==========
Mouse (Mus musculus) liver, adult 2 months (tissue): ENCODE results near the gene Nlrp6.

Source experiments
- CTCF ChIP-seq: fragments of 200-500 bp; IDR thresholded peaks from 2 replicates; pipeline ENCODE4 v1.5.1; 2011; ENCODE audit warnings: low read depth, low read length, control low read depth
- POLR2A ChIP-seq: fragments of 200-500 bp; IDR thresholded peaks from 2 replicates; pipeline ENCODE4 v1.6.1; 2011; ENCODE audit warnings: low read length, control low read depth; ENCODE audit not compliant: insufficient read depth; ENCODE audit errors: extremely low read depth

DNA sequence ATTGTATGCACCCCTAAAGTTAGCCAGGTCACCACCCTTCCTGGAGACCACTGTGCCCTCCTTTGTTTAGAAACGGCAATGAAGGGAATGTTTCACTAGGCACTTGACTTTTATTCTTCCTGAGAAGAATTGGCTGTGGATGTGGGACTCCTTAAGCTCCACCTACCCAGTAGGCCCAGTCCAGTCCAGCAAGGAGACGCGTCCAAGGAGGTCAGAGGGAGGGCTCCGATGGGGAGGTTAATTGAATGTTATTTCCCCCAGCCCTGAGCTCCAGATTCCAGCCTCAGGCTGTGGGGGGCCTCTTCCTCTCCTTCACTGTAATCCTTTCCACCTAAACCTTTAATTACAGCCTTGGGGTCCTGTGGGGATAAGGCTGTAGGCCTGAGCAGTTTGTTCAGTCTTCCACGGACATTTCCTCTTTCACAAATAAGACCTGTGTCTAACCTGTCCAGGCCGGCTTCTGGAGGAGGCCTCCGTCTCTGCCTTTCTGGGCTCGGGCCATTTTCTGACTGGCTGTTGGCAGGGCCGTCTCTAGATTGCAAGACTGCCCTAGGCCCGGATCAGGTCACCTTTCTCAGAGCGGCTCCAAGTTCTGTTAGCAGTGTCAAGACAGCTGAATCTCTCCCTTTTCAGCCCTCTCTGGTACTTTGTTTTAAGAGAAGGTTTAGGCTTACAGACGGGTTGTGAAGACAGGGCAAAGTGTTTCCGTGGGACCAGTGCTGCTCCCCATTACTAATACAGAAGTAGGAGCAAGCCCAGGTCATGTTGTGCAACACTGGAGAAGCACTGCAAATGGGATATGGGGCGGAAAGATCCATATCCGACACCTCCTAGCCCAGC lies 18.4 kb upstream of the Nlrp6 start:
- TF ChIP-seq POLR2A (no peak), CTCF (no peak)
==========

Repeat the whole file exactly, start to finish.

Mouse (Mus musculus) liver, adult 2 months (tissue): ENCODE results near the gene Nlrp6.

Source experiments
- CTCF ChIP-seq: fragments of 200-500 bp; IDR thresholded peaks from 2 replicates; pipeline ENCODE4 v1.5.1; 2011; ENCODE audit warnings: low read depth, low read length, control low read depth
- POLR2A ChIP-seq: fragments of 200-500 bp; IDR thresholded peaks from 2 replicates; pipeline ENCODE4 v1.6.1; 2011; ENCODE audit warnings: low read length, control low read depth; ENCODE audit not compliant: insufficient read depth; ENCODE audit errors: extremely low read depth

DNA sequence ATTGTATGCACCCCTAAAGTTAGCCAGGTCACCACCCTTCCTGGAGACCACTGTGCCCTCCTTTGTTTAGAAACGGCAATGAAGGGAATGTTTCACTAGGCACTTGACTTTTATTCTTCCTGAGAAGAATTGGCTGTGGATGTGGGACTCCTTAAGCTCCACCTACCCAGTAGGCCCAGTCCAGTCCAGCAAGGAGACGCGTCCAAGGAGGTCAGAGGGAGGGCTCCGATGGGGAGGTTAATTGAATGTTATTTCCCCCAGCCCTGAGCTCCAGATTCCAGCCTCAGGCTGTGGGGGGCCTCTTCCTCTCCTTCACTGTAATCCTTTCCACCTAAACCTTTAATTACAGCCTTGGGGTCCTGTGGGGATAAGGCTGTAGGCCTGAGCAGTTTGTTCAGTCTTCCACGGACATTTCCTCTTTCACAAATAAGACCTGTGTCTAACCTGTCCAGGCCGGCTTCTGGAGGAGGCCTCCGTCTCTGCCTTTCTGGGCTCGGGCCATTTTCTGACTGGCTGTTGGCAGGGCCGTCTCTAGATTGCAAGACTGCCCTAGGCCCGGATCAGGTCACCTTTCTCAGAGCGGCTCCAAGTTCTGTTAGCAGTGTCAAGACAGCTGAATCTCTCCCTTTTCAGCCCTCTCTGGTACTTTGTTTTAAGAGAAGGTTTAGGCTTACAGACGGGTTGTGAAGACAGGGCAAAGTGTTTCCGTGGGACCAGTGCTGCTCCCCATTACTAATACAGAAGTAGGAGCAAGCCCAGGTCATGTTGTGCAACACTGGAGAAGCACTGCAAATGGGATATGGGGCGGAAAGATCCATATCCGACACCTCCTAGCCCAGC lies 18.4 kb upstream of the Nlrp6 start:
- TF ChIP-seq POLR2A (no peak), CTCF (no peak)